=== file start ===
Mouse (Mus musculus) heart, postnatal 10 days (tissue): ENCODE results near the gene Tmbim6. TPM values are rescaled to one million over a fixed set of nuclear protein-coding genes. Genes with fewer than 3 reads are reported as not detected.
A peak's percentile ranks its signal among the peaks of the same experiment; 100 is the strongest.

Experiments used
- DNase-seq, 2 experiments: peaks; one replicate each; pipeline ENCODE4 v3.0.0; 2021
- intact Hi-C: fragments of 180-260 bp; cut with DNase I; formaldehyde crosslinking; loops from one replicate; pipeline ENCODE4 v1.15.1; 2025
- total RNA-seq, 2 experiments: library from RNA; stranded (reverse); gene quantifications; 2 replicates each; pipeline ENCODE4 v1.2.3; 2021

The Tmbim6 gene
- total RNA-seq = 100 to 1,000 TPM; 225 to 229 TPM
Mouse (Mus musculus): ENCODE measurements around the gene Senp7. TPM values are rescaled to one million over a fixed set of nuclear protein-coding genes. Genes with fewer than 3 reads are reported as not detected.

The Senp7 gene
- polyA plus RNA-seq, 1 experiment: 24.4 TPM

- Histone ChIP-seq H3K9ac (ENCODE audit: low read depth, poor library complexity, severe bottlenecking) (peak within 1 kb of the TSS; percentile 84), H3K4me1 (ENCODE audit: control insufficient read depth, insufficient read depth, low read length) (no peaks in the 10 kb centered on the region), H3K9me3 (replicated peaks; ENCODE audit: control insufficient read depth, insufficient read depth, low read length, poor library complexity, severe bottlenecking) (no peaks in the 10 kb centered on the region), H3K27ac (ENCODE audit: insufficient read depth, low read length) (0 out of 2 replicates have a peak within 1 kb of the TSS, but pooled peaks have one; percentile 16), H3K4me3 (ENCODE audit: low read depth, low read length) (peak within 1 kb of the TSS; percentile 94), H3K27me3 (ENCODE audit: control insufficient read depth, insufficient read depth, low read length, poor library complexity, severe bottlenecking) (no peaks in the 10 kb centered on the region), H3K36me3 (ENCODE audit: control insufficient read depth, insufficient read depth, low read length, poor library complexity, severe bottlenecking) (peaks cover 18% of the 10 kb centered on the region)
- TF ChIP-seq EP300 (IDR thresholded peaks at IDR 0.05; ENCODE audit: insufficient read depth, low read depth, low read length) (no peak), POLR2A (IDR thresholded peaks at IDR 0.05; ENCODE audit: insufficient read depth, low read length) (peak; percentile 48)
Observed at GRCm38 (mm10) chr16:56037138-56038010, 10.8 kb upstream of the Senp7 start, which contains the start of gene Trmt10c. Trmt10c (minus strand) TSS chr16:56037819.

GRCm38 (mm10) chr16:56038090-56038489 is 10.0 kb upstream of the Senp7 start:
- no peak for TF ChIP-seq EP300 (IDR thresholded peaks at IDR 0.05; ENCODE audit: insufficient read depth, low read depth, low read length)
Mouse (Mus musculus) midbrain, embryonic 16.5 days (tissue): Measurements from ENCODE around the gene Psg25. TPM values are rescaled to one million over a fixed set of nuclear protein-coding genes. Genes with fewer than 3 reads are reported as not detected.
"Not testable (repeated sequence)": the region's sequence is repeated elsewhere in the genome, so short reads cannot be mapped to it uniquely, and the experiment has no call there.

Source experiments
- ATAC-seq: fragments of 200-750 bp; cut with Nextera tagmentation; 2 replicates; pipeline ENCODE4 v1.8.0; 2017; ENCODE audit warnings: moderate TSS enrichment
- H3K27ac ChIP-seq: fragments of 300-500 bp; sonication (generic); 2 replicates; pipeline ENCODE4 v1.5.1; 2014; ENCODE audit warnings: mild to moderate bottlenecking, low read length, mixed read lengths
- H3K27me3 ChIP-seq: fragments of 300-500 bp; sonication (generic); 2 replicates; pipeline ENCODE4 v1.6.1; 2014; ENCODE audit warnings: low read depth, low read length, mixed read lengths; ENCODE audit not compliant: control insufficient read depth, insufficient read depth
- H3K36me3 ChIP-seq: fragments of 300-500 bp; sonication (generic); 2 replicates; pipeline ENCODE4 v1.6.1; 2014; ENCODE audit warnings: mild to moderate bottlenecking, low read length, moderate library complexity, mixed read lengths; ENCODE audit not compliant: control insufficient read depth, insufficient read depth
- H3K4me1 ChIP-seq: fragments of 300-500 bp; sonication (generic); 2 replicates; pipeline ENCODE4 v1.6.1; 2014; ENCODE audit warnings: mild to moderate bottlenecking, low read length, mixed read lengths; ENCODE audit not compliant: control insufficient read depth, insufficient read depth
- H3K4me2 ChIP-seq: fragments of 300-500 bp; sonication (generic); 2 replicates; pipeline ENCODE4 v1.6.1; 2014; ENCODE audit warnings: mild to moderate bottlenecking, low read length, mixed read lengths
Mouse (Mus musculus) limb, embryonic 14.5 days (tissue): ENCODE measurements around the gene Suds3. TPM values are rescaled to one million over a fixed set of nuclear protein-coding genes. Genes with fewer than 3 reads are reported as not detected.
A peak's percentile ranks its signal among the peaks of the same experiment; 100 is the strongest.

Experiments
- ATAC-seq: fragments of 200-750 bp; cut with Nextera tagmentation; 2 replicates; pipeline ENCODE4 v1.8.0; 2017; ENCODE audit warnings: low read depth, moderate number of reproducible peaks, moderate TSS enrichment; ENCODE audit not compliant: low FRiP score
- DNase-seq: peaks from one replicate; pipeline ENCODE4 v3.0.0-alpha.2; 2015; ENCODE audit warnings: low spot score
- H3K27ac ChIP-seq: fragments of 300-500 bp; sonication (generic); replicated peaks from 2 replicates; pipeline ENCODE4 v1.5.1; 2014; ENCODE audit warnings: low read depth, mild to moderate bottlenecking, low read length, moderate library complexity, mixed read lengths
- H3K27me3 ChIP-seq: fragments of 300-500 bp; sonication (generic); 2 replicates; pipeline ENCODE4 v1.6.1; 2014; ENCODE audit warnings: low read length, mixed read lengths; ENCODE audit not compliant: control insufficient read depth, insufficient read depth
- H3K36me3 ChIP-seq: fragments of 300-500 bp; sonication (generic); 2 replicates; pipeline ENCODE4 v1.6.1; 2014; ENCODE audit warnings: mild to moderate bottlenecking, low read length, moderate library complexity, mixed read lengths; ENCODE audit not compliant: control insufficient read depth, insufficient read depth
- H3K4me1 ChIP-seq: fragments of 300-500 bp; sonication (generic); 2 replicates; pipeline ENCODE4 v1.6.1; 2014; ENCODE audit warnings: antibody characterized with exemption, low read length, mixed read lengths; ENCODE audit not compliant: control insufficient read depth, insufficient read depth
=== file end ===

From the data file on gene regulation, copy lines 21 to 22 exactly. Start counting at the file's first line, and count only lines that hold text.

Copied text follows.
- H3K27ac ChIP-seq: fragments of 300-500 bp; sonication (generic); 2 replicates; pipeline ENCODE4 v1.5.1; 2014; ENCODE audit warnings: mild to moderate bottlenecking, low read length, mixed read lengths
- H3K27me3 ChIP-seq: fragments of 300-500 bp; sonication (generic); 2 replicates; pipeline ENCODE4 v1.6.1; 2014; ENCODE audit warnings: low read depth, low read length, mixed read lengths; ENCODE audit not compliant: control insufficient read depth, insufficient read depth